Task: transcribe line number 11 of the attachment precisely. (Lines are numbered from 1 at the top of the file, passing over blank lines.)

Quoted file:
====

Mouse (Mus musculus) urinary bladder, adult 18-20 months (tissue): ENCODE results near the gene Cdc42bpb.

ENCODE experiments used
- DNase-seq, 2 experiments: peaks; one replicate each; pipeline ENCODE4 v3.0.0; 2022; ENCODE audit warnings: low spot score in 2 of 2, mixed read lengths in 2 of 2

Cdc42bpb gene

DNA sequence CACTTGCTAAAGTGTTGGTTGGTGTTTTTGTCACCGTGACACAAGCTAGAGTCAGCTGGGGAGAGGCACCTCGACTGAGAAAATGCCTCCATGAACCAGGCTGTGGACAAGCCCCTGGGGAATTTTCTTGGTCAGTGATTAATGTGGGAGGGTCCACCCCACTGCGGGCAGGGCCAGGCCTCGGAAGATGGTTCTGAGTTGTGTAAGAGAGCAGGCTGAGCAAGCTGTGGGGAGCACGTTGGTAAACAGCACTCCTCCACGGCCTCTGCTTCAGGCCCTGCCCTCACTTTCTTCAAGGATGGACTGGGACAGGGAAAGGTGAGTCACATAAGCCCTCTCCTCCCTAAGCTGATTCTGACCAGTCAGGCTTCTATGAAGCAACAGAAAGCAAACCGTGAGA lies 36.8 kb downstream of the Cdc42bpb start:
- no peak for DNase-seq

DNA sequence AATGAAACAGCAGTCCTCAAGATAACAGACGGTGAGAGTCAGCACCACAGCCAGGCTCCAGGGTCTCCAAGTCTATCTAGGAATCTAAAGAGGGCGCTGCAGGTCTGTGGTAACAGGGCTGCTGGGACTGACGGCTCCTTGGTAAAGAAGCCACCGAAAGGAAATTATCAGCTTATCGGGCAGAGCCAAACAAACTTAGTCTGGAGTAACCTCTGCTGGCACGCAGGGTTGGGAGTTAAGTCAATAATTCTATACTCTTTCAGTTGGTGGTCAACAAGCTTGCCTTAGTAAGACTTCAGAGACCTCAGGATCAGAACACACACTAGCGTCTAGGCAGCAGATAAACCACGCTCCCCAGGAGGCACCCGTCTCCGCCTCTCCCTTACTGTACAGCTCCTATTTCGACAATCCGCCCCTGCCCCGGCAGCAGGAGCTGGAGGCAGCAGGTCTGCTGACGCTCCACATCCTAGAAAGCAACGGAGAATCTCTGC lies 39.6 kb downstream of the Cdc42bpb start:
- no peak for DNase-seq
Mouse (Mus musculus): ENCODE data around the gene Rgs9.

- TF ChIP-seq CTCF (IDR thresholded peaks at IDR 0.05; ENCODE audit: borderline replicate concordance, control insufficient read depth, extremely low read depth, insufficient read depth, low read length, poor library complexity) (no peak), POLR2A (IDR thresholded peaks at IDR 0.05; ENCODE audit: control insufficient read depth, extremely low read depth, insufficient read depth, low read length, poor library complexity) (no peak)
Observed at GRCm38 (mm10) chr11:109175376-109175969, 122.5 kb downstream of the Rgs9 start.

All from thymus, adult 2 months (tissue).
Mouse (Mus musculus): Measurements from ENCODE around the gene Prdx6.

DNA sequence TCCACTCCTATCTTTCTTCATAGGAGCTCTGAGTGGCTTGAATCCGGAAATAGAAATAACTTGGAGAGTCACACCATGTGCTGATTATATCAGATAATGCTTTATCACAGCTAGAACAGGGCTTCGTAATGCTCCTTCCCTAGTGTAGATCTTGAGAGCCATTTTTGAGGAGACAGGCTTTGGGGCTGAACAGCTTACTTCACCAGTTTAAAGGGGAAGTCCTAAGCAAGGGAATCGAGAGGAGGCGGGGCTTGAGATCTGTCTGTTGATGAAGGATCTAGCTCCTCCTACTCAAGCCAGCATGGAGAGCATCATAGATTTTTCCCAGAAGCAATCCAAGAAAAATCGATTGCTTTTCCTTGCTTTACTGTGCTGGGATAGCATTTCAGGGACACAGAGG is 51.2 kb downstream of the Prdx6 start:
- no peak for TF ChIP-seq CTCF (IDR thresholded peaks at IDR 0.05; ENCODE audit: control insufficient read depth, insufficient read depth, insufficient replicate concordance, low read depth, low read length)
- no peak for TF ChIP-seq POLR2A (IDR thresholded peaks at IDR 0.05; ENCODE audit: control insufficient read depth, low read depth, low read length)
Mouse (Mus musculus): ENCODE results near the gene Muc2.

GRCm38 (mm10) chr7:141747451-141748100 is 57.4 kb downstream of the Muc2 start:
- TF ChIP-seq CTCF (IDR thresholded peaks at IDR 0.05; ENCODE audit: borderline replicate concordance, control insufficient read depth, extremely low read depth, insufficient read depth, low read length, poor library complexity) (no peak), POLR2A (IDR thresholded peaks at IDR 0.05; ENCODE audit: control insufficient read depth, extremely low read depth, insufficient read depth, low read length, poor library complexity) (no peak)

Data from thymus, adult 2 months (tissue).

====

Observed at GRCm38 (mm10) chr11:109175376-109175969, 122.5 kb downstream of the Rgs9 start.